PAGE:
Average-speed cameras for all motorways?

  • Calls for more permanent sites
  • 70mph limit is ignored by 52% of drivers
  • Cameras to cut CO2 emissions
Average speed cameras could be coming to all motorways
Average speed cameras could be coming to all motorways
Average-speed cameras could be installed on all motorways to help slash the UK's CO2 emissions, according to the Government-backed Sustainable Development Commission (SDC).

SDC research has also shown that 52% of drivers ignore the 70mph limit.

Cut speeding to slash emissions, says commission
The SDC has called for the introduction of average-speed cameras on all motorways to help cut speeding, which it claims will reduce harmful CO2 emissions by 1.4 million tonnes a year.

Average-speed cameras are considered more effective at cutting speeding because they measure speed over an extended distance, rather than at a static point.

Traditional Gatso-type cameras have been accused of increasing pollution because they cause drivers to brake suddenly and then accelerate hard once past the device.

Introducing such cameras on motorways and urban roads would help encourage smoother, more economical driving, according to the SDS.

More average-speed cameras on the way
Government ministers are also expected to approve the use of average-speed cameras on networks of urban roads where a 20mph speed limit is in force.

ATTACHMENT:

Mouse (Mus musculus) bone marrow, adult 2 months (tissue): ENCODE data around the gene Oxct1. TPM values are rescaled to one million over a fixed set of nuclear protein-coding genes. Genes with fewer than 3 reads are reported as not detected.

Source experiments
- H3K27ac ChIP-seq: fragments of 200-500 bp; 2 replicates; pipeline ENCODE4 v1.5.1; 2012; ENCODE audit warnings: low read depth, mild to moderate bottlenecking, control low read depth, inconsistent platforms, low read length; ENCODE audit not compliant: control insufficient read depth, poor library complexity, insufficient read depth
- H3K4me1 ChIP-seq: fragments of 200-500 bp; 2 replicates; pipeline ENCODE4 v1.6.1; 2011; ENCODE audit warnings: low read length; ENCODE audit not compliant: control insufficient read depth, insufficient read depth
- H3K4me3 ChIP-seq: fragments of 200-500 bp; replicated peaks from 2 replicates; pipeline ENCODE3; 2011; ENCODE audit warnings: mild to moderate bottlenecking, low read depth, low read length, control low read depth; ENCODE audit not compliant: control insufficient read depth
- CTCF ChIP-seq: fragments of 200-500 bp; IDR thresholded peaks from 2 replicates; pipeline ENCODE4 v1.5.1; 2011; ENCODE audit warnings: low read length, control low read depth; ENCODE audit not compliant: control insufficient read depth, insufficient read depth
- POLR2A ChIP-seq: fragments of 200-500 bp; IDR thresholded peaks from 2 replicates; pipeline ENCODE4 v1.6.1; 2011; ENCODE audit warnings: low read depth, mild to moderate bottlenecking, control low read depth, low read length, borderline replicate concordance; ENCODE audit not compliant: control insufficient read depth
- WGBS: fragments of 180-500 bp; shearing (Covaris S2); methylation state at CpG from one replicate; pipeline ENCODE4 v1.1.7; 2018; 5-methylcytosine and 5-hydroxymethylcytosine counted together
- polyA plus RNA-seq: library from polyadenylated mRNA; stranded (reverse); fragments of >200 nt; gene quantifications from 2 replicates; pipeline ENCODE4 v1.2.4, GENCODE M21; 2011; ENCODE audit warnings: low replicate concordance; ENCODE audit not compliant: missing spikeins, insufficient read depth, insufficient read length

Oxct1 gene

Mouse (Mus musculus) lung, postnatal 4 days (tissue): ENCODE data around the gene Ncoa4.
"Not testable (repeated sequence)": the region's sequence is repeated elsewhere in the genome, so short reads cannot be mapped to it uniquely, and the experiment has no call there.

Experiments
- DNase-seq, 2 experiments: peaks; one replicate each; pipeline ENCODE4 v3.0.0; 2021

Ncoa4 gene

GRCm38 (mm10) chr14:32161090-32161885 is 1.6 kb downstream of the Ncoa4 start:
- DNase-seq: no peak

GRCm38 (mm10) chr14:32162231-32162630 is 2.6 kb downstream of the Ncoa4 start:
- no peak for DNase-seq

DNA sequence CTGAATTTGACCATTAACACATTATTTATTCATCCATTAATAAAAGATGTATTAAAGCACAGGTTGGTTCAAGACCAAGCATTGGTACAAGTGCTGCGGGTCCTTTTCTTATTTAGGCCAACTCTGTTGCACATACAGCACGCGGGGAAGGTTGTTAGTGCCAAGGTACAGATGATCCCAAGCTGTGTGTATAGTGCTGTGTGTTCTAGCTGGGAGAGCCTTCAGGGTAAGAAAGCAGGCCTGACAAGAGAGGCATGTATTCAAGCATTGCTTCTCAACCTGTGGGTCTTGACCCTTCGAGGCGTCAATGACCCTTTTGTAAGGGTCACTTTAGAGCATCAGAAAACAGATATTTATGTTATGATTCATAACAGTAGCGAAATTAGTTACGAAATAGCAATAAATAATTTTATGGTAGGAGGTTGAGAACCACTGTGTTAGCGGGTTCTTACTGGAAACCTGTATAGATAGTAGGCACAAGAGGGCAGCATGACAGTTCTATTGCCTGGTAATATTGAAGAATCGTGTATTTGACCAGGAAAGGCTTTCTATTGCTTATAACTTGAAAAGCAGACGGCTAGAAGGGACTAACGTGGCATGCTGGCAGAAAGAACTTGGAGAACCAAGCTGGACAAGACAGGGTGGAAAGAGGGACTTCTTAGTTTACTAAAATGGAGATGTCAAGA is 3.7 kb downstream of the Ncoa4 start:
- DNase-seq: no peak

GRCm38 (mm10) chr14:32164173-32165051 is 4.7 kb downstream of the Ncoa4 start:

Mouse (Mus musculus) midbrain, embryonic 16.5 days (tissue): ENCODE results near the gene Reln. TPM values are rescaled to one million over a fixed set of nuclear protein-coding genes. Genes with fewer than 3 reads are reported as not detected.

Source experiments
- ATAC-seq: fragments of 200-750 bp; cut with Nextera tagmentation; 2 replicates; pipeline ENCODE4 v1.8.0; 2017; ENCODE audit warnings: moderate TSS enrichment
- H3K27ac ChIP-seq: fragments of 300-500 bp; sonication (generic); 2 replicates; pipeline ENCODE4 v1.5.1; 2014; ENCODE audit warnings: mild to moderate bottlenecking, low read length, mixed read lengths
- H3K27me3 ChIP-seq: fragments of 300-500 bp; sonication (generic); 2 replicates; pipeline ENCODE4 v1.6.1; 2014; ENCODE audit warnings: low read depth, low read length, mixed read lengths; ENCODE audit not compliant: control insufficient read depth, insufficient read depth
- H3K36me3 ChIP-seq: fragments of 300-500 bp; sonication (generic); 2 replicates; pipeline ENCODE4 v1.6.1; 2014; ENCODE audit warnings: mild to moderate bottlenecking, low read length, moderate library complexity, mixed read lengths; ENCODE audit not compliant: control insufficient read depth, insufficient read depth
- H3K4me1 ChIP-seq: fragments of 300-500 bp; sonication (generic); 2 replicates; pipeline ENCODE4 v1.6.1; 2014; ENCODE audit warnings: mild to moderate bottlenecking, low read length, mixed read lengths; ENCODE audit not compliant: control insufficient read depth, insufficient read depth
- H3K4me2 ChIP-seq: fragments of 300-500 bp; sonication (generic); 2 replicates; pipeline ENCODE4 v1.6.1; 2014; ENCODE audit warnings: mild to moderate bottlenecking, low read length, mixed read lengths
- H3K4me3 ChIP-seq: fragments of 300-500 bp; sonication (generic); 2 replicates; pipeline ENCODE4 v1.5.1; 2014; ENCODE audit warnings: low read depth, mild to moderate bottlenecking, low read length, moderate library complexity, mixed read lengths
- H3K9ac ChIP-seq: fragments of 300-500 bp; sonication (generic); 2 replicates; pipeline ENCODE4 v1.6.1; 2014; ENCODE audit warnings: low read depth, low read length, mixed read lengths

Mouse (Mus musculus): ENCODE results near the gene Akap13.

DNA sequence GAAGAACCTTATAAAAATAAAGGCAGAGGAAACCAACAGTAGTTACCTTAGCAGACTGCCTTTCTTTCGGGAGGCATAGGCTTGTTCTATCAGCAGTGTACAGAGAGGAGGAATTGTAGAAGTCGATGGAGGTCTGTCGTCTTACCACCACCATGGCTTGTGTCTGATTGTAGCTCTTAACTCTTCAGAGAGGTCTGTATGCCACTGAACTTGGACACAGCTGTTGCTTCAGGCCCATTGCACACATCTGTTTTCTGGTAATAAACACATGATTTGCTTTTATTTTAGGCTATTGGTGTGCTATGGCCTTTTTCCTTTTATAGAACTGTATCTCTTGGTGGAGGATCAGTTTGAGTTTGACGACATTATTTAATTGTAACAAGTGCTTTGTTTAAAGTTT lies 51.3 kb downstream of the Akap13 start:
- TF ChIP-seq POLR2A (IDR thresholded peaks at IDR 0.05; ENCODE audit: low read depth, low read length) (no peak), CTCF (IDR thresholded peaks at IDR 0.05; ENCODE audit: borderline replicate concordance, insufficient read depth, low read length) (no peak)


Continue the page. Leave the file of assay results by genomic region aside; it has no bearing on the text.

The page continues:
London Mayor Boris Johnson has also said that he intends to introduce average-speed cameras on a 7.5-mile stretch of the A13 in London.

Other recommendations from the SDC's report include:

• All cars to be fitted with speed limiters to cut CO2 emissions;
• Calls to set a timetable for the introduction of technology to make it impossible for drivers to exceed local speed limits;
• The promotion of teaching motorists how to drive in an environmentally friendly and fuel-efficient manner;
• Calls for the introduction of pay-as-you-drive road charging.

Stewart Davies, from the SDS, said: 'While information technology alone won't provide all the answers, it could go a long way towards making travel in the UK safer, more pleasant and more sustainable.

'Already, eco-driving technology can help motorists spend less at the pumps and reduce their emissions; better information can make using public transport easier, and video conferencing technology can help business travellers avoid some journeys altogether'

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